Potential New Focus for Colorectal Cancer Screening

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A new study has found that screening tests for colorectal cancer have mostly focused on older, sicker patients for years, but future tests should be directed more toward younger, healthier patients.

A new study has found that screening tests for colorectal cancer have mostly focused on older, sicker patients for years, but future tests should be directed more toward younger, healthier patients.

Researchers from four Veterans Affairs’ (VA) Medical Centers set out to discern—in “patients 70 years or older who had an outpatient visit at 1 of 4 VA medical centers in 2001 or 2002 and were due for screening”—whether colorectal cancer screenings were more often targeted toward older, unhealthy patients who were not expected to live past the next five years. The Veterans Health Administration, the American Cancer Society, and the American Geriatrics Society currently recommend the tests for older patients without significant health risks, according to the published results of the study in a recent issue of Annals of Internal Medicine.

According to the results, only 47% of patients with no comorbidities were tested for colorectal cancer, despite expectations that they would live beyond five years. Though the rate of screening tests performed went down as age and pre-existing health problems increased, 41% of patients with comorbidity were tested for colorectal cancer.

The study’s primary outcome was determined by “fecal occult blood testing (FOBT), colonoscopy, sigmoidoscopy, or barium enema in 2001 or 2002, on the basis of national VA and Medicare claims.” In addition, researchers used Charlson-Deyo comorbidity scores, taken in 2001, to “stratify patients into 3 groups ranging from no comorbidity (score of 0) to severe comorbidity (score ≥4), and 5-year mortality was determined for each group.”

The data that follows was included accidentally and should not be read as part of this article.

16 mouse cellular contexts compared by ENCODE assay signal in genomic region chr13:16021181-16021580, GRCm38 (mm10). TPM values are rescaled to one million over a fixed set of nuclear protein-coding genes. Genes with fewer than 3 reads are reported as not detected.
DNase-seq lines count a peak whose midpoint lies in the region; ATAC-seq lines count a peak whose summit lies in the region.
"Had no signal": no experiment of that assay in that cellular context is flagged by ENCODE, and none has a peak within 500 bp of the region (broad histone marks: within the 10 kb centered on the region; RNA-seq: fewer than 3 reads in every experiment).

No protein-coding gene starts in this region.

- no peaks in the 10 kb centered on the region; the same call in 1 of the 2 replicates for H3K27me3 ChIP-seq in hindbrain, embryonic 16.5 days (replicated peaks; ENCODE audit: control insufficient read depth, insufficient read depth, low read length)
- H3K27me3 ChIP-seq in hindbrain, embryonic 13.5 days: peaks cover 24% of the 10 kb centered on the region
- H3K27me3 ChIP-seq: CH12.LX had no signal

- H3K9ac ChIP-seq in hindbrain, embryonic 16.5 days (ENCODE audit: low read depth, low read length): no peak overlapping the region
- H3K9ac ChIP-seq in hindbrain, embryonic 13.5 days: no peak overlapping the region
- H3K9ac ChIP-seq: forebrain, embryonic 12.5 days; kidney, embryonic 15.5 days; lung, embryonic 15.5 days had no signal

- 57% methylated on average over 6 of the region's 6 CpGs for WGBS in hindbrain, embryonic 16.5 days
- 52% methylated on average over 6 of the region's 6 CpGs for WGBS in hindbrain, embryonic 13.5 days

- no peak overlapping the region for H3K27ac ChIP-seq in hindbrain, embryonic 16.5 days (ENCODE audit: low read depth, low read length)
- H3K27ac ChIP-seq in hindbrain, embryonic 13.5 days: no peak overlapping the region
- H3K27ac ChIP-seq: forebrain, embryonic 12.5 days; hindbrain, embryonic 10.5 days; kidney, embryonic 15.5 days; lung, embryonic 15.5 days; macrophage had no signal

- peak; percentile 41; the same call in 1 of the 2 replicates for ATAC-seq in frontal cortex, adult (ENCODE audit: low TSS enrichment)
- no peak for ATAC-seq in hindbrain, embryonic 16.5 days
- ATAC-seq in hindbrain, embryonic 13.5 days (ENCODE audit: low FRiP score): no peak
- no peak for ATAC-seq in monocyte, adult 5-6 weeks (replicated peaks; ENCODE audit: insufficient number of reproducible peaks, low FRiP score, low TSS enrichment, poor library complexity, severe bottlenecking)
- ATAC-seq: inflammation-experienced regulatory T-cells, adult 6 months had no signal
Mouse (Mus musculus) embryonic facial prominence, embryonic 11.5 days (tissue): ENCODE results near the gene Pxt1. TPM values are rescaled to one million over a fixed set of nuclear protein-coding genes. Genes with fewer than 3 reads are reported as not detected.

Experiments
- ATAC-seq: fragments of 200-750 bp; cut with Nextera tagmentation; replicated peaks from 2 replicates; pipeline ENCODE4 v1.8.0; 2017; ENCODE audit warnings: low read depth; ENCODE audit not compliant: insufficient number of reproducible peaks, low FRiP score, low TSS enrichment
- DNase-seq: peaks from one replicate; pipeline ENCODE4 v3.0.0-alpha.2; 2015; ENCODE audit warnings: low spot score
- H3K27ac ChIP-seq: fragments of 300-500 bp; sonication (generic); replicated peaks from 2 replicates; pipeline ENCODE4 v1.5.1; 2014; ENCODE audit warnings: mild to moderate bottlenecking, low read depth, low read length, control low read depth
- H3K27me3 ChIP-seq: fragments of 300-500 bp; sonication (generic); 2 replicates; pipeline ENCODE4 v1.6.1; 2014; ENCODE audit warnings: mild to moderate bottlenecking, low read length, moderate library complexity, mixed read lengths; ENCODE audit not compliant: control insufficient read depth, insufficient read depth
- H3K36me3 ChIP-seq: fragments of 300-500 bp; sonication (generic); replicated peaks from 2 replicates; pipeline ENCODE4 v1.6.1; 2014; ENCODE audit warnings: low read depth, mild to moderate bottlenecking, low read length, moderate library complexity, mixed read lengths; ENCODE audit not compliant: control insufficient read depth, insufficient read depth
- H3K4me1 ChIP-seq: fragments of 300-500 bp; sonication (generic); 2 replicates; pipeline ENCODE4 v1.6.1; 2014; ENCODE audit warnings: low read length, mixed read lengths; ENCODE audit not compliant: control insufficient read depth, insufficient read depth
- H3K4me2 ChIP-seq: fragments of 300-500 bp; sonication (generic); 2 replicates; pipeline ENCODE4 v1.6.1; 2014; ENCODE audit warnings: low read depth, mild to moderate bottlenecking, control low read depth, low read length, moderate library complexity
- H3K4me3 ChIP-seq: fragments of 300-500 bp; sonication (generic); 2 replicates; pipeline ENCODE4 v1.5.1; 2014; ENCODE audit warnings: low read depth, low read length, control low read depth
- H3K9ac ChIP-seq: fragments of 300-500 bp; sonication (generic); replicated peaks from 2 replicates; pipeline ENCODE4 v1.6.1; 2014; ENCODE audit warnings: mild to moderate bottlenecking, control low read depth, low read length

The authors said that the patterns they saw with colorectal screenings and age and comorbidity were also seen in other health-related tests, such as mammography, Pap smears, and prostate-specific antigen screening.

The researchers suggest sicker patients seeing doctors more frequently as one reason for the disparity. They also caution that generalizing about colorectal screenings outside the VA system is uncertain, because their study cohort was primarily men who used this system for their healthcare.

The researchers concluded that colorectal screenings could be better focused, based on comorbidity and age factors, and that cancer screening guidelines should be “more explicit about which combinations of age and comorbidity identify older patients who have substantial life expectancies and those who are likely to die within 5 years.” This, in turn, would help physicians use these factors and “clinical judgment” to make better decisions about the potential risks and benefits of screening tests in older people.

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